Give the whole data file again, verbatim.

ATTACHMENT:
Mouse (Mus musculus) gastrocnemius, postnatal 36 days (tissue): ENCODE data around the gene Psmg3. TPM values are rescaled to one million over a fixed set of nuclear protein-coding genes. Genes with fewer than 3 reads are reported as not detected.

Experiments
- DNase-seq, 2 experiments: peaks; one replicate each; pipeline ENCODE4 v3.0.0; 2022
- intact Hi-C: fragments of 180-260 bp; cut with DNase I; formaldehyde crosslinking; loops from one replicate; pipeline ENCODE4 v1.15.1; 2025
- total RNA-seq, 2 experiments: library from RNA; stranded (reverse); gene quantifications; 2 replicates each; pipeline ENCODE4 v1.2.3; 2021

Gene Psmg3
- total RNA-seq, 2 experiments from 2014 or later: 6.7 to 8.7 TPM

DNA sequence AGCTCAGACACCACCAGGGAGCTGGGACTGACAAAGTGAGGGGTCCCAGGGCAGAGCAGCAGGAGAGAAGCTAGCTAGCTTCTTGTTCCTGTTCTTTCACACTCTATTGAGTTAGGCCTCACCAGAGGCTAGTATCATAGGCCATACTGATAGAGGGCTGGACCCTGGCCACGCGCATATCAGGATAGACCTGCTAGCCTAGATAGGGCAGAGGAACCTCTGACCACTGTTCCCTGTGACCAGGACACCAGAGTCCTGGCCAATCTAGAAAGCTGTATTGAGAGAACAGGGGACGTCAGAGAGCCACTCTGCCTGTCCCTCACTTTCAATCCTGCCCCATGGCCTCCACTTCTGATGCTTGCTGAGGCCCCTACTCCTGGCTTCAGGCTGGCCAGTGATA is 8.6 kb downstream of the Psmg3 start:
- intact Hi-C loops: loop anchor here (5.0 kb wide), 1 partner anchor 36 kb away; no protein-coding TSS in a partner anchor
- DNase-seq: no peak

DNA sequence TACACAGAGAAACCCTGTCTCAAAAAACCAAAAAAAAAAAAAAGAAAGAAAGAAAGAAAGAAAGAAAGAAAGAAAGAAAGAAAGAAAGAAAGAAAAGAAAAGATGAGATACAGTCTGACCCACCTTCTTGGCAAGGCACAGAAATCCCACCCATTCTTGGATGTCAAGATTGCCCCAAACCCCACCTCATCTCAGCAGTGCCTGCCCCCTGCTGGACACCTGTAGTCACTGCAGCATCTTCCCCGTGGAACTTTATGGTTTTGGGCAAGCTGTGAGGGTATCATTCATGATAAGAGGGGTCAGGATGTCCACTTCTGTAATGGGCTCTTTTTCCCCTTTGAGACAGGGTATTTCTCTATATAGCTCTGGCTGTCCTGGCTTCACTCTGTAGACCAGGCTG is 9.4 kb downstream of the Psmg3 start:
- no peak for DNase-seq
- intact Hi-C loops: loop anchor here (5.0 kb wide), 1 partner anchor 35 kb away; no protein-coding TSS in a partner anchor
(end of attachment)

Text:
Mouse (Mus musculus) gastrocnemius, postnatal 36 days (tissue): ENCODE data around the gene Psmg3. TPM values are rescaled to one million over a fixed set of nuclear protein-coding genes. Genes with fewer than 3 reads are reported as not detected.

Experiments
- DNase-seq, 2 experiments: peaks; one replicate each; pipeline ENCODE4 v3.0.0; 2022
- intact Hi-C: fragments of 180-260 bp; cut with DNase I; formaldehyde crosslinking; loops from one replicate; pipeline ENCODE4 v1.15.1; 2025
- total RNA-seq, 2 experiments: library from RNA; stranded (reverse); gene quantifications; 2 replicates each; pipeline ENCODE4 v1.2.3; 2021

Gene Psmg3
- total RNA-seq, 2 experiments from 2014 or later: 6.7 to 8.7 TPM

DNA sequence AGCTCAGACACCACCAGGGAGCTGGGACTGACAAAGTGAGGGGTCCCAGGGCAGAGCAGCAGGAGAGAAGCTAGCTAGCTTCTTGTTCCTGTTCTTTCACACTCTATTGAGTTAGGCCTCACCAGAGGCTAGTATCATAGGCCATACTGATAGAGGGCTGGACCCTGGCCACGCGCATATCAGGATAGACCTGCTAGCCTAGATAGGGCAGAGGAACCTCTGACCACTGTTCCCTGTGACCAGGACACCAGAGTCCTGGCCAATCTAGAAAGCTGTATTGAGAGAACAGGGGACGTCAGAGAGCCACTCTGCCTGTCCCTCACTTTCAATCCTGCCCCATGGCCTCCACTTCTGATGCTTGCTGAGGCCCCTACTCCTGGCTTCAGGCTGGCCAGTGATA is 8.6 kb downstream of the Psmg3 start:
- intact Hi-C loops: loop anchor here (5.0 kb wide), 1 partner anchor 36 kb away; no protein-coding TSS in a partner anchor
- DNase-seq: no peak

DNA sequence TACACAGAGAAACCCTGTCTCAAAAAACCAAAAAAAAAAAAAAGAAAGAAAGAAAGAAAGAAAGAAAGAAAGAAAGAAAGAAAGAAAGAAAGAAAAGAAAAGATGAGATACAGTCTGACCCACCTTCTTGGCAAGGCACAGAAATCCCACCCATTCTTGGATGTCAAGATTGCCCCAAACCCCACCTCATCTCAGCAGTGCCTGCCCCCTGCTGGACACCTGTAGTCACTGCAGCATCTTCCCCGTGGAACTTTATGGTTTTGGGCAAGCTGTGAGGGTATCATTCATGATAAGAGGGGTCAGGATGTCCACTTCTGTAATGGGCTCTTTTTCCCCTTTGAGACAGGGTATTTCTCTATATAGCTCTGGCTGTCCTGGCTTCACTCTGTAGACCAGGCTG is 9.4 kb downstream of the Psmg3 start:
- no peak for DNase-seq
- intact Hi-C loops: loop anchor here (5.0 kb wide), 1 partner anchor 35 kb away; no protein-coding TSS in a partner anchor